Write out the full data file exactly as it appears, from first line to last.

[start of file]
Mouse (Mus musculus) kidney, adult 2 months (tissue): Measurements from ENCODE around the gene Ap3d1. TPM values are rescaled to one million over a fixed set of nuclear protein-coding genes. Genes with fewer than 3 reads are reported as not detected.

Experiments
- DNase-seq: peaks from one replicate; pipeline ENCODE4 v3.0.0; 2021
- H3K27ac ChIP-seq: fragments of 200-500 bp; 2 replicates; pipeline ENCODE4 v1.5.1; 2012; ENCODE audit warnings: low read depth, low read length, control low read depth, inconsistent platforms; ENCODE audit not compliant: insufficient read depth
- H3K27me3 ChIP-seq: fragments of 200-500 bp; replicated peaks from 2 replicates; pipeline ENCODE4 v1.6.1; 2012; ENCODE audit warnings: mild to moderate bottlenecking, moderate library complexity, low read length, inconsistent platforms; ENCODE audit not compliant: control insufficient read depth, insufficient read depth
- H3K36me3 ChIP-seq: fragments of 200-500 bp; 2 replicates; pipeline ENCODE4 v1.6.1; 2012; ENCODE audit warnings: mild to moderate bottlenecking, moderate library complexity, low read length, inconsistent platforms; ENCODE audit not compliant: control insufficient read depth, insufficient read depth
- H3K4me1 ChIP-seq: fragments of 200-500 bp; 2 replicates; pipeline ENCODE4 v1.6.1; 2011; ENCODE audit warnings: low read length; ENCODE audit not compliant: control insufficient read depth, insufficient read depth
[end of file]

Mouse (Mus musculus) kidney, adult 2 months (tissue): Measurements from ENCODE around the gene Ap3d1. TPM values are rescaled to one million over a fixed set of nuclear protein-coding genes. Genes with fewer than 3 reads are reported as not detected.

Experiments
- DNase-seq: peaks from one replicate; pipeline ENCODE4 v3.0.0; 2021
- H3K27ac ChIP-seq: fragments of 200-500 bp; 2 replicates; pipeline ENCODE4 v1.5.1; 2012; ENCODE audit warnings: low read depth, low read length, control low read depth, inconsistent platforms; ENCODE audit not compliant: insufficient read depth
- H3K27me3 ChIP-seq: fragments of 200-500 bp; replicated peaks from 2 replicates; pipeline ENCODE4 v1.6.1; 2012; ENCODE audit warnings: mild to moderate bottlenecking, moderate library complexity, low read length, inconsistent platforms; ENCODE audit not compliant: control insufficient read depth, insufficient read depth
- H3K36me3 ChIP-seq: fragments of 200-500 bp; 2 replicates; pipeline ENCODE4 v1.6.1; 2012; ENCODE audit warnings: mild to moderate bottlenecking, moderate library complexity, low read length, inconsistent platforms; ENCODE audit not compliant: control insufficient read depth, insufficient read depth
- H3K4me1 ChIP-seq: fragments of 200-500 bp; 2 replicates; pipeline ENCODE4 v1.6.1; 2011; ENCODE audit warnings: low read length; ENCODE audit not compliant: control insufficient read depth, insufficient read depth